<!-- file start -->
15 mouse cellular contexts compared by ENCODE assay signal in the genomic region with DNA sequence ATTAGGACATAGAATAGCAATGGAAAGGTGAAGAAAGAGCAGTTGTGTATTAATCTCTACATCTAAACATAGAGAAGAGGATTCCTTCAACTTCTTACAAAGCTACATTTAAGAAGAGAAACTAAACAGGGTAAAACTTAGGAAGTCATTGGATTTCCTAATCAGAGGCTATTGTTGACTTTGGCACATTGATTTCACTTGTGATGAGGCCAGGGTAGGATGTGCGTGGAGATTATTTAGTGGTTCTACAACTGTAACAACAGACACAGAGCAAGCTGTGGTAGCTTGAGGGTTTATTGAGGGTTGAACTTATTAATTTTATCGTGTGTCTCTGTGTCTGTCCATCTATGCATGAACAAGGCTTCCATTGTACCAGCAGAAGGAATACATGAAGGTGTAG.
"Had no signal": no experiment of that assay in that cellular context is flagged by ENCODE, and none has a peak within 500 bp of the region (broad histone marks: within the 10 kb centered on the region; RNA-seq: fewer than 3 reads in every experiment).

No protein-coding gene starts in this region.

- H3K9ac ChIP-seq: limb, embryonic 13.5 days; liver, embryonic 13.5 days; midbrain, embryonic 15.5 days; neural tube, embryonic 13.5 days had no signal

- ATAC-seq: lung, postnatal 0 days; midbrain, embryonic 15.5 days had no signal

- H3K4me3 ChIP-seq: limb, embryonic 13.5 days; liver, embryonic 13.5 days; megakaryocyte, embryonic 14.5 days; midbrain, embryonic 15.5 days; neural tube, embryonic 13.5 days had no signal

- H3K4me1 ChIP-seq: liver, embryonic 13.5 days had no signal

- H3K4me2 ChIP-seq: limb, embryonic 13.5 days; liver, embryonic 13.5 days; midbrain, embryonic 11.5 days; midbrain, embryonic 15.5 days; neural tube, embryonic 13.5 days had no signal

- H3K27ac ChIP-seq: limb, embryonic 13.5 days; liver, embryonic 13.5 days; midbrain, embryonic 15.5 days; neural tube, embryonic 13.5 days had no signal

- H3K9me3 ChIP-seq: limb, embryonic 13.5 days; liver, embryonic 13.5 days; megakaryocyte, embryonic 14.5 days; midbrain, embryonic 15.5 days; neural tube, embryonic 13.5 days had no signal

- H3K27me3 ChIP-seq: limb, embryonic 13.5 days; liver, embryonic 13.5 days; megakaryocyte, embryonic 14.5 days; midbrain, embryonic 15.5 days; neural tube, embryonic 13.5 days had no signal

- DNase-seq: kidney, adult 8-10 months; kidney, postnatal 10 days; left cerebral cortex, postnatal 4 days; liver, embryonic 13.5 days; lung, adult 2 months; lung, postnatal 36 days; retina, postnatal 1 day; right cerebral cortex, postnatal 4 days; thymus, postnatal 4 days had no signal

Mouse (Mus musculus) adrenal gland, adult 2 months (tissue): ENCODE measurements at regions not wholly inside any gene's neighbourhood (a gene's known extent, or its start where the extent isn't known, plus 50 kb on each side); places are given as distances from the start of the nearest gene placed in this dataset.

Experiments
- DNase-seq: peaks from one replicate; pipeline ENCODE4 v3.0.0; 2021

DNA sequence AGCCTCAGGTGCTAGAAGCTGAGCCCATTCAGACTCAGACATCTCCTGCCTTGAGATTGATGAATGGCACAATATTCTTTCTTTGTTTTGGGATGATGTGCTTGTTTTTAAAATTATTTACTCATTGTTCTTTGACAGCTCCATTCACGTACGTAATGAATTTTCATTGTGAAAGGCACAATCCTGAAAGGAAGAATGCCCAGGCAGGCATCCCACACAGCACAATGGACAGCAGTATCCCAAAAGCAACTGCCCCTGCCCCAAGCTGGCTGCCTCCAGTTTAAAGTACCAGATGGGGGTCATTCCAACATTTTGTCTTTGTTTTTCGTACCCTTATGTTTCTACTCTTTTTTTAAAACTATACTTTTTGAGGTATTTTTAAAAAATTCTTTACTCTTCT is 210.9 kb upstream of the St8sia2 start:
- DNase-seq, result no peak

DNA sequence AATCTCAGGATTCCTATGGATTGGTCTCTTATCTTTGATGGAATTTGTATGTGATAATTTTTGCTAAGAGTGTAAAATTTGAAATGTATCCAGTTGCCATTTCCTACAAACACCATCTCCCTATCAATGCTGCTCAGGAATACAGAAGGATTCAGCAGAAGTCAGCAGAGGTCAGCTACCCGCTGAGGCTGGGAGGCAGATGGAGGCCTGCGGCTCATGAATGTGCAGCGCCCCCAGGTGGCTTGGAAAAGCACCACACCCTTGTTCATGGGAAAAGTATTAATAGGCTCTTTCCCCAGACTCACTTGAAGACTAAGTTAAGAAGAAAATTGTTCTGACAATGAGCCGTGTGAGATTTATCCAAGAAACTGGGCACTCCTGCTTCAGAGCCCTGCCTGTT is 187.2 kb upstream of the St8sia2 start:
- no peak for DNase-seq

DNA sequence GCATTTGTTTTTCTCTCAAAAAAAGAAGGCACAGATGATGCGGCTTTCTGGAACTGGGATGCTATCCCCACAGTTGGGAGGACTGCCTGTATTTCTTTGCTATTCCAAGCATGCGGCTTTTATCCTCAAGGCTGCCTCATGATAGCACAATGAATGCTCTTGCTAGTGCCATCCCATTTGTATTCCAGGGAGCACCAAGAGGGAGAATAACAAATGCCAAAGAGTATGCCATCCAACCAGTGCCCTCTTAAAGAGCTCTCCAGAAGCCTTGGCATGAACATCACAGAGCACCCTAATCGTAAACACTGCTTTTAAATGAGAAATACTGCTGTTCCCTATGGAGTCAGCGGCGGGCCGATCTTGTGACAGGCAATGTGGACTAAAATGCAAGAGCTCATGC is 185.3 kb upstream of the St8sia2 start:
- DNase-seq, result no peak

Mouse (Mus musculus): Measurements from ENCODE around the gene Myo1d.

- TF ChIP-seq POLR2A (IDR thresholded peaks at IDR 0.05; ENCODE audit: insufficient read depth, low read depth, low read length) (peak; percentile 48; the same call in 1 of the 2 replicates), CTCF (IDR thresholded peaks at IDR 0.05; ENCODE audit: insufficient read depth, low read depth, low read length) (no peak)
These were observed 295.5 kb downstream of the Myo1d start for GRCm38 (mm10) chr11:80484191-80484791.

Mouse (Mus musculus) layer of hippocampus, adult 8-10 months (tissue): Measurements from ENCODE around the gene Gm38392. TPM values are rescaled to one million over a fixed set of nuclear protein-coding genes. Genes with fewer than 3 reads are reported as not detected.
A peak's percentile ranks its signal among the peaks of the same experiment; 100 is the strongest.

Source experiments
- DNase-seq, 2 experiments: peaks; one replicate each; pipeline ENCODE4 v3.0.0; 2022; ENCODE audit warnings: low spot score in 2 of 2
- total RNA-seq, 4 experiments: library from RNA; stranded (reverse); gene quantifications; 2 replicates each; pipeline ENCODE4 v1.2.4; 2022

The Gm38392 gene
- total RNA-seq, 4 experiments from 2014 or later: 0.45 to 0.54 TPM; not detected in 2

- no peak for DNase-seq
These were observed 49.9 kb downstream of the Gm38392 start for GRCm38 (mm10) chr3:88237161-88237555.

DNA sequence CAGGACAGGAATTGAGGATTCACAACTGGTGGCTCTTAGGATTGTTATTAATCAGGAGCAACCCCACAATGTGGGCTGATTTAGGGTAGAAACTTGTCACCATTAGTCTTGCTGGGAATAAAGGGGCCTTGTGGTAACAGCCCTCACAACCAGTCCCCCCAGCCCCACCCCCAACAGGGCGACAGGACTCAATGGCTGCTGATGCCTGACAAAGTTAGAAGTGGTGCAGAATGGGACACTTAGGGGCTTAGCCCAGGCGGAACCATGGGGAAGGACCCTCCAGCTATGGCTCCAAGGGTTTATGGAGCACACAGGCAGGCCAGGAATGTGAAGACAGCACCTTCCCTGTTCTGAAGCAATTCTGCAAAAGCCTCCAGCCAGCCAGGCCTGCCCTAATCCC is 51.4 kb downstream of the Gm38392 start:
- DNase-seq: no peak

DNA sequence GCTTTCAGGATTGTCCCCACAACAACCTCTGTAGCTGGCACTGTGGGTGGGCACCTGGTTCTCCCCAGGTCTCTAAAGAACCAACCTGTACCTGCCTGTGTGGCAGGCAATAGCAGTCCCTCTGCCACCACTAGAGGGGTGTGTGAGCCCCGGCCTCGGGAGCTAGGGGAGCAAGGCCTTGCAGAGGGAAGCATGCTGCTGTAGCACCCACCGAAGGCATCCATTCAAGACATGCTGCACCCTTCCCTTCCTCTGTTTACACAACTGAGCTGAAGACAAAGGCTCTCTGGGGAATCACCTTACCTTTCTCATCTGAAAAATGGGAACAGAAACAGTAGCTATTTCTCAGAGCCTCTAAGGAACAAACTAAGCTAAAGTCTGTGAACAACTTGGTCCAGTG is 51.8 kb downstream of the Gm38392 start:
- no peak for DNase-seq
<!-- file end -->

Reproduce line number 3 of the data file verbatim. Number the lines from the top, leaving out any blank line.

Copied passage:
No protein-coding gene starts in this region.